While there is no definitive and exhaustive guidebook to get around this, and depending upon the problem statement at hand, one may have to employ one or more strategies in different permutations and combinations. Below are some of the ways that I think can help in that direction.

Monitor your data & features

One of the key things I have learnt as a data science leader is that a successful data science team should always have capability to monitor underlying data and analytical features. This is a key step to take control of your advanced analytics strategy, where you have a direct line of sight on how your data is faring and how your models are performing.

I am not talking about ad hoc monitoring, which I sense most of us already do on demand as we see our end goals are not being met by an analytical solution. I am talking about creating proactive measures with ability to alert solution owner on possible deterioration in data shifts, outcome degradation etc.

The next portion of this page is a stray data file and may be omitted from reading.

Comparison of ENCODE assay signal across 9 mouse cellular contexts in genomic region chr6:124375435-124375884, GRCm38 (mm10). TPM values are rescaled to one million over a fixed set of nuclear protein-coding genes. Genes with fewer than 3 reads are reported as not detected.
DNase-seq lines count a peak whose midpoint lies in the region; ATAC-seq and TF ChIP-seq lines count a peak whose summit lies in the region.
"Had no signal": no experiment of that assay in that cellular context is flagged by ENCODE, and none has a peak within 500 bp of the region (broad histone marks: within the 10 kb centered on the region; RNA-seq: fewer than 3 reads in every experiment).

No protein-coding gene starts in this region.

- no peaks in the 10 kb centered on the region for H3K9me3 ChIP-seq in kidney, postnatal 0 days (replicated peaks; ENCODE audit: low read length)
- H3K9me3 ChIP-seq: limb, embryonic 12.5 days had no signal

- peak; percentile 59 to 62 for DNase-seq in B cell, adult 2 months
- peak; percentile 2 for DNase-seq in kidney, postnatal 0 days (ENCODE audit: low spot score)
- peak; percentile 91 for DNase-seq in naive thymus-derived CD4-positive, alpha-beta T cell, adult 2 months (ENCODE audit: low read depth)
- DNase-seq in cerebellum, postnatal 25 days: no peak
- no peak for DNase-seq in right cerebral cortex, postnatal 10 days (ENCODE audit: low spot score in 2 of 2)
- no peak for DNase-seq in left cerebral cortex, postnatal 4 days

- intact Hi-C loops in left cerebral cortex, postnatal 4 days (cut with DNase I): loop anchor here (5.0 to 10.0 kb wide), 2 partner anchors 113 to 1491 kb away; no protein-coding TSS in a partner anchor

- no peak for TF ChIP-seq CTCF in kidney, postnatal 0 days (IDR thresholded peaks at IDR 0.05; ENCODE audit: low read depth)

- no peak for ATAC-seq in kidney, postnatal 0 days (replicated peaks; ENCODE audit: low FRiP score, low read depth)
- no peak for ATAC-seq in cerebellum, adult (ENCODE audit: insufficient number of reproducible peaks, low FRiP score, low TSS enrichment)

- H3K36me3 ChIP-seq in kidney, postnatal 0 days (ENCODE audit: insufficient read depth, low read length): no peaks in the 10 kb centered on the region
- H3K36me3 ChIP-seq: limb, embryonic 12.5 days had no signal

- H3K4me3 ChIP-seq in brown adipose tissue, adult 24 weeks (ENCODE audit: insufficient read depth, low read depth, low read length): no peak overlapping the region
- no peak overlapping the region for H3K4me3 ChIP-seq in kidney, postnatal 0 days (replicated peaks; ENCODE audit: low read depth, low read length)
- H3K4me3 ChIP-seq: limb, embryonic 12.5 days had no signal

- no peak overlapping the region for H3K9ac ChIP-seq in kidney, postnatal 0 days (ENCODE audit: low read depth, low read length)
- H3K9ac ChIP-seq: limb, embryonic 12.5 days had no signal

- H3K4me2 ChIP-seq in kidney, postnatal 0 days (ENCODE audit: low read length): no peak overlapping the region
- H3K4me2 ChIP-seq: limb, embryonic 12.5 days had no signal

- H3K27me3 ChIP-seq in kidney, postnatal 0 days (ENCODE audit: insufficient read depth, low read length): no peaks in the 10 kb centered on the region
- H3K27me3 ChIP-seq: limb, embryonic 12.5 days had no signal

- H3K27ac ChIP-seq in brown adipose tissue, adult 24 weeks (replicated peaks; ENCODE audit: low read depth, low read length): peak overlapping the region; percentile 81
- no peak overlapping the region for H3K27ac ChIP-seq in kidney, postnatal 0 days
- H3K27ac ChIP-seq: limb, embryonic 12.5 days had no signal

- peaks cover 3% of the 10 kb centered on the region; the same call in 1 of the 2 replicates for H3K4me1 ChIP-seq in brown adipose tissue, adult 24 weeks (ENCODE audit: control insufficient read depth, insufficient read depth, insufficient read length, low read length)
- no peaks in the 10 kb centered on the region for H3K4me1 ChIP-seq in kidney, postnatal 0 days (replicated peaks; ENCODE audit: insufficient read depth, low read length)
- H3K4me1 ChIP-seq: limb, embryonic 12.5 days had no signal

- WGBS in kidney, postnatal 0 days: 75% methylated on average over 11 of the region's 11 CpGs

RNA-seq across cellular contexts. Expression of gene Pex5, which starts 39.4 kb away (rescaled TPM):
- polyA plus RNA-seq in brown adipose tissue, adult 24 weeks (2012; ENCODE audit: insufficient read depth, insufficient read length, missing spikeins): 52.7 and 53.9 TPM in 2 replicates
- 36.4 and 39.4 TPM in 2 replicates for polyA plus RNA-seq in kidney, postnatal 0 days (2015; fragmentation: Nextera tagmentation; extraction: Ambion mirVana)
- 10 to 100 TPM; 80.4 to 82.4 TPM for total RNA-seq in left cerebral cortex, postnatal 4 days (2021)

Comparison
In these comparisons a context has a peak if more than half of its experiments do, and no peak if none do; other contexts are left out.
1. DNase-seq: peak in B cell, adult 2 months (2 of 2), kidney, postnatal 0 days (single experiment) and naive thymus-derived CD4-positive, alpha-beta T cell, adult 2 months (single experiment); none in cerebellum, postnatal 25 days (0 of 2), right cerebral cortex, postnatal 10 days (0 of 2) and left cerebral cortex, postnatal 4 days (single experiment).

Assess flexibility of your AI/ML solutions

Agility is key to everything and so is AI/ML. Ask yourself on whether your model requires retraining for every change in feature distribution or has some degree of dynamism built into the way you have engineered features and your model. What is the kind of effort it would take to make your solution more sensitive to recent data to track recent user behaviour? How easy is it to make human corrections to the weights that you are giving to different decision parameters? Can rule based business filters be applied over your AI/ML workflow?

Dynamic features, self-learning models, ability to increase sensitivity of your solutions and ease of introducing human corrections in your AI/ML decision flow are key in deciding how agile your data science & analytical solutions are in making quick tweaks to accommodate for changing data patterns. A termed that is being coined now a days is MLOps similar to DevOps in Technology to bring a similar agility in Data Science domain.

Relook at definitions of outcome variables